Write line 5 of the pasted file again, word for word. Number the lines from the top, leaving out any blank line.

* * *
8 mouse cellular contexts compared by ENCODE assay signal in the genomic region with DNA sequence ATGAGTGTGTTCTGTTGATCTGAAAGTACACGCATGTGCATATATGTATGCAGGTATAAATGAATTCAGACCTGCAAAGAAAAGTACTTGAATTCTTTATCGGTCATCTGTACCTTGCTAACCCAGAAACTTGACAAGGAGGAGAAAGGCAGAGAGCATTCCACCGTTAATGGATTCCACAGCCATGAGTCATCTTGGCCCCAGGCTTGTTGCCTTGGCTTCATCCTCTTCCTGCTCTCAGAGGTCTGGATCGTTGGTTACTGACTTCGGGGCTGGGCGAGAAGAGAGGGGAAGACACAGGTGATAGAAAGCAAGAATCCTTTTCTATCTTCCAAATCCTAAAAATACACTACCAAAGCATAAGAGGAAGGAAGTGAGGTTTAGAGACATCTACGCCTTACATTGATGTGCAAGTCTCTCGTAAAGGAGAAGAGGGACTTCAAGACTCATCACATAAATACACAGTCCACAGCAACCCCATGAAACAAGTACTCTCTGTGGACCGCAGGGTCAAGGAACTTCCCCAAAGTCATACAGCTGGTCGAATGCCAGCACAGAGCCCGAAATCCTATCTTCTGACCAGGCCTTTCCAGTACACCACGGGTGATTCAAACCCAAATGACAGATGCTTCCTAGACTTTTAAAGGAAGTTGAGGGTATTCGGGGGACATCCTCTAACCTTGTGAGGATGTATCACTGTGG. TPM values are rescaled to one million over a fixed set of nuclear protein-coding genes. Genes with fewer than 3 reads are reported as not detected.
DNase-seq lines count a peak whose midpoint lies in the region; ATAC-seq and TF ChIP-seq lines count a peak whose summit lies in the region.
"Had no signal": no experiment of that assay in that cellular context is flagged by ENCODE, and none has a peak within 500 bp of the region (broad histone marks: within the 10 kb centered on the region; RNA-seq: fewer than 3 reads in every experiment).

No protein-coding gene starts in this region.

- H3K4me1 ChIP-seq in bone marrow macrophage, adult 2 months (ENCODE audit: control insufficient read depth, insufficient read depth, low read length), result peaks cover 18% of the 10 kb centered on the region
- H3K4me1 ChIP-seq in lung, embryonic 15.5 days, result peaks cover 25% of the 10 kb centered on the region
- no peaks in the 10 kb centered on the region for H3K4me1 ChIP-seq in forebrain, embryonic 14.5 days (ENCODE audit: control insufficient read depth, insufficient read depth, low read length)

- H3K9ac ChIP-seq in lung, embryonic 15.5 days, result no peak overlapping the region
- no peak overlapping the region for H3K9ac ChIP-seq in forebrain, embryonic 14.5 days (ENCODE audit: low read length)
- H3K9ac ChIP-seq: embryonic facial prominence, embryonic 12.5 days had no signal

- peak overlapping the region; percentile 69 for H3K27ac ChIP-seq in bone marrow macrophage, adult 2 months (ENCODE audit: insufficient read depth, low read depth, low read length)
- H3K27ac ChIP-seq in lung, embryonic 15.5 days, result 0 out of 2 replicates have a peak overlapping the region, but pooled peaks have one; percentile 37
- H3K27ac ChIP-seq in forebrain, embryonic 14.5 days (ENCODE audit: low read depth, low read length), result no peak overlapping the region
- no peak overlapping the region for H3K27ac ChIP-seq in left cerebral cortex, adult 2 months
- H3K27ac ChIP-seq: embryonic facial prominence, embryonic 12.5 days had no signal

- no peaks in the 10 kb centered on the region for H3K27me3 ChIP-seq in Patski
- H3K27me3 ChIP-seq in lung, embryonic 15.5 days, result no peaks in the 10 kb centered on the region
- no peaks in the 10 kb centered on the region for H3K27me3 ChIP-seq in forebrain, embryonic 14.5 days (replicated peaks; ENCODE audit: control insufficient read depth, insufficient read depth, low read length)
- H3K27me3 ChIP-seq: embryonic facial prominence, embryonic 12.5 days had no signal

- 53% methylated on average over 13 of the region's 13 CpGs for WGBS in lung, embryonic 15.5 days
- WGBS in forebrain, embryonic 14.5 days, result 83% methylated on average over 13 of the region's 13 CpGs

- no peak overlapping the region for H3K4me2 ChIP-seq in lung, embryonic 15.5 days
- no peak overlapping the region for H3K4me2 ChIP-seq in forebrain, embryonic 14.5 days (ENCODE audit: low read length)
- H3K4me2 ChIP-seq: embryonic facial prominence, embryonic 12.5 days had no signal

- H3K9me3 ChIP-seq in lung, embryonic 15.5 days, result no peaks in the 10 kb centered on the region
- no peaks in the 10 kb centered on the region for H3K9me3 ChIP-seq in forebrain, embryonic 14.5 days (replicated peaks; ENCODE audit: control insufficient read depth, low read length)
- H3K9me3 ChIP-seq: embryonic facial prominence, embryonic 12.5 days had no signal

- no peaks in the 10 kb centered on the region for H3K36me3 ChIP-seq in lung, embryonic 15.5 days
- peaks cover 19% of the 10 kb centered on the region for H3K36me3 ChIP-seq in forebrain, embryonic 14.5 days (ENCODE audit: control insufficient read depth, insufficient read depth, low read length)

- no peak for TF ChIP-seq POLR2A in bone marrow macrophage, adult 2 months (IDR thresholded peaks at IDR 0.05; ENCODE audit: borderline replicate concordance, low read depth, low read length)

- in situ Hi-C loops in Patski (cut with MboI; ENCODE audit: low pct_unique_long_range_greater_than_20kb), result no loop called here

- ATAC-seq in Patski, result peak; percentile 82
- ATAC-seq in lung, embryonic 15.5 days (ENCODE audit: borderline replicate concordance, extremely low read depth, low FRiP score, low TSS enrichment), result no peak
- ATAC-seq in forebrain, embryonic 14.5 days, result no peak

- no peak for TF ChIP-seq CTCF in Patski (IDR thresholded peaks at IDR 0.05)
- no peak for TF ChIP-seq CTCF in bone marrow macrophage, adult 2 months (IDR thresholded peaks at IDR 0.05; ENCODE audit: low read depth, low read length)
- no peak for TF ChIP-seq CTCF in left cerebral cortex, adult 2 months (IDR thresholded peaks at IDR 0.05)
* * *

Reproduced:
- H3K4me1 ChIP-seq in bone marrow macrophage, adult 2 months (ENCODE audit: control insufficient read depth, insufficient read depth, low read length), result peaks cover 18% of the 10 kb centered on the region